Synopses & Reviews
Nick Lantz explores the transformative power of tragic and miraculous experiences, through these poems that illuminate near misses of tragedy and transcendence. His gaze is both roving and microscopic—the Challenger
explosion, Bigfoot, a love letter written from inside a missile silo, a mother naming and re-naming a family’s short-lived pets, and a plea for post-9/11 redemption. Lantz never lets his subjects or his readers off the hook, plunging head first into worlds that are both eccentric and familiar, alarming and hopeful.
Finalist, Foreword Magazine’s Poetry Book of the Year
“Blending pop culture with history, dark humor with philosophy, and lyric intensity with a confident narrative voice, The Lightning That Strikes the Neighbors’ House adds up to be far greater than the sum of its parts. The end result is a wise, intelligent book that lingers long after being read, and which further proves that Nick Lantz—despite the lethal irony of his work—is a poet to be believed in.”—Kevin González
“Lantz forces us again and again to reexamine the way we see through such a juxtaposition of facts as well as through the voices of characters who search for and experience improbable things: a cryptozoologist, those listening for aliens with SETI, a sci-fi actor, a werewolf. The Lightning That Strikes the Neighbors’ House becomes a lament not only for the neighbors and their tragedy but for ourselves––that we’re unharmed, that we can keep on keeping on.”—The Rumpus
“The persons ‘last seen’ in Jacqueline Jones LaMon’s beautifully haunting book include missing children the poet has researched and imagined and a young woman whose apparent leap off the Bay Bridge is at the center of ‘The San Francisco Sonnets.’ These absences, explored through a variety of formal strategies and peripheral perspectives, are echoed in fragments from the life of an elusive ‘you,’ and inform even the momentary joys of the abecedarian ‘Boy Met Girl’ poems. In their powerful tension between absence and presence, between broken narrative and richly detailed lyric, LaMon’s poetic sequences put all our assumptions about stability and permanence into question.”—Martha Collins, author of Blue Front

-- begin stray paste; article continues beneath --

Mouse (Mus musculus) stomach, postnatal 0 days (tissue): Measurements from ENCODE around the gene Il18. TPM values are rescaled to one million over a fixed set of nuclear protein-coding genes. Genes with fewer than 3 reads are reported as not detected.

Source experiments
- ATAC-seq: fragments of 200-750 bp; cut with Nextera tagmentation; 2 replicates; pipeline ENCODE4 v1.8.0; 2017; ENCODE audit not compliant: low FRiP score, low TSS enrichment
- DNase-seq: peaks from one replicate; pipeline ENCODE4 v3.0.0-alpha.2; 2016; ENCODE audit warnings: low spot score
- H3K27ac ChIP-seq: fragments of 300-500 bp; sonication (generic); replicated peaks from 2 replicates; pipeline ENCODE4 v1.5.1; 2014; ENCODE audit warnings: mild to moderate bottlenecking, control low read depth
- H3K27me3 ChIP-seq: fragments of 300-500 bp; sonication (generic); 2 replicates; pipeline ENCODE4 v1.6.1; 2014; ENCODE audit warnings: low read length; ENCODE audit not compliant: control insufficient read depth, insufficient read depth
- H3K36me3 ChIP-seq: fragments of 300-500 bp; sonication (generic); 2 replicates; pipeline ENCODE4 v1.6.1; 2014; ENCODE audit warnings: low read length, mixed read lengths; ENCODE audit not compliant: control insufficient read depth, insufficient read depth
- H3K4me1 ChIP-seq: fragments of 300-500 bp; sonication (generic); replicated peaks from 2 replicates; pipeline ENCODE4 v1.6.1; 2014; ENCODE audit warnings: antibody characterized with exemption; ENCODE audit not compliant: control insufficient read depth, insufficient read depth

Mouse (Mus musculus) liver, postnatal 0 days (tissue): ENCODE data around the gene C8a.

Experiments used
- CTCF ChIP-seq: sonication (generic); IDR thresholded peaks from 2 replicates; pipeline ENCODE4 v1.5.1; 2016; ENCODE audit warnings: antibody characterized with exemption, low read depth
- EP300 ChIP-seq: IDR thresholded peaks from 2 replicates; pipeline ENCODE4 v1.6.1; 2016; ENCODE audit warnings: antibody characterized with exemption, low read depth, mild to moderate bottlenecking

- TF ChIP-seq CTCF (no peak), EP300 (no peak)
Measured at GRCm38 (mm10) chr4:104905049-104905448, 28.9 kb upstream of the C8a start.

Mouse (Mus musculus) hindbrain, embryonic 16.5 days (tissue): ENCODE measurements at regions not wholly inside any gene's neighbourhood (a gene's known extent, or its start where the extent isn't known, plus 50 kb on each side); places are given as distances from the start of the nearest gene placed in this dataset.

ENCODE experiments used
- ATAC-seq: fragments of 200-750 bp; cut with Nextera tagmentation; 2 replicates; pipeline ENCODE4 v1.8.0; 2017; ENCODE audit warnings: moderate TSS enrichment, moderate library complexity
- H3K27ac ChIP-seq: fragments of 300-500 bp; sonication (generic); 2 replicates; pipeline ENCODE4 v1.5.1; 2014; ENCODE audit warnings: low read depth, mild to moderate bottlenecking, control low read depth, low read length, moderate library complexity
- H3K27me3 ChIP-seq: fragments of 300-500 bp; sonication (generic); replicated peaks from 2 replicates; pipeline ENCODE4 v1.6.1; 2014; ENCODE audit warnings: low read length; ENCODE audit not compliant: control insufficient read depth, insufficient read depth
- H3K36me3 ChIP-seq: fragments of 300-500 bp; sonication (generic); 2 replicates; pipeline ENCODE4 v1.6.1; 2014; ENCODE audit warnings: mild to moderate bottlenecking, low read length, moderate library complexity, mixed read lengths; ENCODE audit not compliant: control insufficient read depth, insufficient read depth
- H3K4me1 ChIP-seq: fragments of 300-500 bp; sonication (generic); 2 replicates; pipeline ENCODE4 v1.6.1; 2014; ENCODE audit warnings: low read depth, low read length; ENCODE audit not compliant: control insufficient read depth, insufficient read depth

“Nick Lantz’s impressive poems are remarkable for their range and the variety of ways they maneuver down the page. . . . This is one of the finest books I’ve read in years.”—Vern Rutsala
“Lantz is a poet of many talents, but perhaps his greatest gift is juxtaposition. . . . We listen, amazed, as in poem after poem these notations we would have thought dissonant in fact harmonize, and then crescendo. That I can’t figure out how he does it just heightens the thrill.”—Joel Brouwer
“Nick Lantz's We Don't Know We Don't Know and The Lightning That Strikes the Neighbors' House are both phenomenal books—the former is the 2009 Bakeless Prize-winner for poetry, the latter the 2010 Felix Pollack Prize-winner. Let's acknowledge that any writer who won just one of those contests would be worth attention; to win both prizes, and to have the books come out basically simultaneously, is the equivalent of a baseball player hitting a home run not just in his first at-bat, but off his first pitch.” —Rain Taxi
“At the heart of Jacqueline Jones LaMon’s new collection Last Seen is a haunting series of poems born of the silence tragedy and loss wedges into our lives. With restraint and through a variety of characters, LaMon gives voice to those whose voices have been lost to us, who’ve left behind only questions and vivid empty spaces the way a boy, dragging his foot, leaves a trace to follow, fleeting as a ‘mark in the snow.’”—Natasha Tretheway, author of Native Guard
“The most disturbing poetics of loss is often the most valuable, beautiful, and lethal. Jacqueline Jones LaMon’s Last Seen, winner of the 2011 Felix Pollak Prize in Poetry, is a deeply crafted sequence of poems about long-missing African American children in the US. LaMon is a master of the persona poem, where the voices of children, parents, abductors, and friends interact as each tale is revealed. Most poems are built in one single, long stanza, which adds to the tension and drama described. The result is a work in which multiple worlds of love and yearning become one large canvas of intimate humanity.”—The Bloomsbury Review